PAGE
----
The University of Cambridge is also a very unique place. Everyone is assigned to one of 31 colleges, and these make for a very unique experience. I’m probably going to be more involved with my college (Jesus College) than many others because I’m going to be rowing with the Jesus College Boat Club. The only problem with this is that each College is where most of the paperwork for you as a student is done. Housing, ID cards, and lots more go through the Colleges, and largely out of any visibility or control from the Judge Business School. What it means is that day to day each person lives a very unique experience as they navigate through the University/College/Business School ecosystem. I had some issues hold me up getting my ID card (just got sorted out today), and also plan to be moving out of my private accommodation into College accommodation next week (a room came up free). With all of this, I’ve spent a lot of time with the Graduate Tutor’s secretary at Jesus!

By the way, the photo below is where I’ll have a room as of next week. Nice place, huh?

LittleTrinity.jpg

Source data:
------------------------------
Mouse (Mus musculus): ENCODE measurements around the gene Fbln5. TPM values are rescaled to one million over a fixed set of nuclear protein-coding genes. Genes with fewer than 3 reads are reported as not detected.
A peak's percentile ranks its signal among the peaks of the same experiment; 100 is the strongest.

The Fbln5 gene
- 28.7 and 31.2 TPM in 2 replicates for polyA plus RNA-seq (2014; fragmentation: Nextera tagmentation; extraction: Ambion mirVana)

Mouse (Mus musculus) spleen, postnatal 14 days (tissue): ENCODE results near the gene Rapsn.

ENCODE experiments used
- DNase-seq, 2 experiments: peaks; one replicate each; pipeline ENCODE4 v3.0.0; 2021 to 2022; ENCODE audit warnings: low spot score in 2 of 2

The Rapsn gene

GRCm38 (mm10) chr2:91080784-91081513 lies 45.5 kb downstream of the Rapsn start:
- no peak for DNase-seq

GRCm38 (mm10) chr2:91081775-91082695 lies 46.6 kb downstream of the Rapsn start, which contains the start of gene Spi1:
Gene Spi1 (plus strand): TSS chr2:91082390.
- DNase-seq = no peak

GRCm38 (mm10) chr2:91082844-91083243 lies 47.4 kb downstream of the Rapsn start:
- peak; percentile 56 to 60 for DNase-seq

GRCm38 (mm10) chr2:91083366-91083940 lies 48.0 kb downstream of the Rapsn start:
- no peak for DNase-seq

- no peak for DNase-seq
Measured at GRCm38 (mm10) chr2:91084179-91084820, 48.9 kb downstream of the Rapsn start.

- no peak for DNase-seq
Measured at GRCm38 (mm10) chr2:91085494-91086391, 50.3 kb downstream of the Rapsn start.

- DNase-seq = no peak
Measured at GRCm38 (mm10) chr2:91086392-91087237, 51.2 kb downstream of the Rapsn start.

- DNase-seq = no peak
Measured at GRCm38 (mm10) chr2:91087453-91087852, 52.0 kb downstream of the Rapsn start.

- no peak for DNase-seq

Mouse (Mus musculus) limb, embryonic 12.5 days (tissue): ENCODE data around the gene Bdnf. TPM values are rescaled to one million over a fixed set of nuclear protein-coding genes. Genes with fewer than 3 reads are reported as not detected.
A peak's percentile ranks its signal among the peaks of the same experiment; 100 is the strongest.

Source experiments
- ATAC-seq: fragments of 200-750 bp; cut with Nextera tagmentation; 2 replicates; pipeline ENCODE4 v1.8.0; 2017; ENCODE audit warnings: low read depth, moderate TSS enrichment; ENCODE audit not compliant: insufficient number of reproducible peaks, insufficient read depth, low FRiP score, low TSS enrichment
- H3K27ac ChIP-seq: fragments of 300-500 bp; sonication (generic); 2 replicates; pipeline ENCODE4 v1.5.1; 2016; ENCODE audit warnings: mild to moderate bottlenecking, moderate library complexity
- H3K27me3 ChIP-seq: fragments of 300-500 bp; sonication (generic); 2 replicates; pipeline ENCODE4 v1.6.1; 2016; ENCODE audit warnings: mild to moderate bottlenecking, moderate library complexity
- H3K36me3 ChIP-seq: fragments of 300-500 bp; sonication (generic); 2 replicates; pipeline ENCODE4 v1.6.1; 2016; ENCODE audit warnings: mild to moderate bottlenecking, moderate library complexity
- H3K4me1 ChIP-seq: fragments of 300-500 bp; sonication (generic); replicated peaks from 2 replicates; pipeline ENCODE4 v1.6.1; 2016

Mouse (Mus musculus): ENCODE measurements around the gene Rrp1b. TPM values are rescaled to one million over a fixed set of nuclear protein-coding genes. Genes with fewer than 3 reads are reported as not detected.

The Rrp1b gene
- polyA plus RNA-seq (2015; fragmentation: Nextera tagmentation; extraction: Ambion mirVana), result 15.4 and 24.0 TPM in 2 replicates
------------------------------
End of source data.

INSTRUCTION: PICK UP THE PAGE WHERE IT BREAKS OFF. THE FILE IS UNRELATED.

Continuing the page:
Next week classes continue, but they’re largely background foundational classes in Economics. The real heavy classes start the week after that. Next week we continue to get orientated with IT issues (you have NO IDEA how many different logons and passwords I’ve had to enter/change/configure this week), get sorted at our Colleges, and continue to get to know each other. The end of next week finishes with official “Matriculation” events at Jesus College, including a photo of all us grad students in our gowns. But gowns are a topic for another time… (yet another Cambridge tradition/oddity).

Like I mentioned at the top, it’s been a great week, but also looks like it’s going to be an incredibly busy year.

  • I remember feeling exactly the same way about this time last year! The password situation is a nightmare… you are going to have such a great year – do absolutely everything!

  • Thanks, Robyn!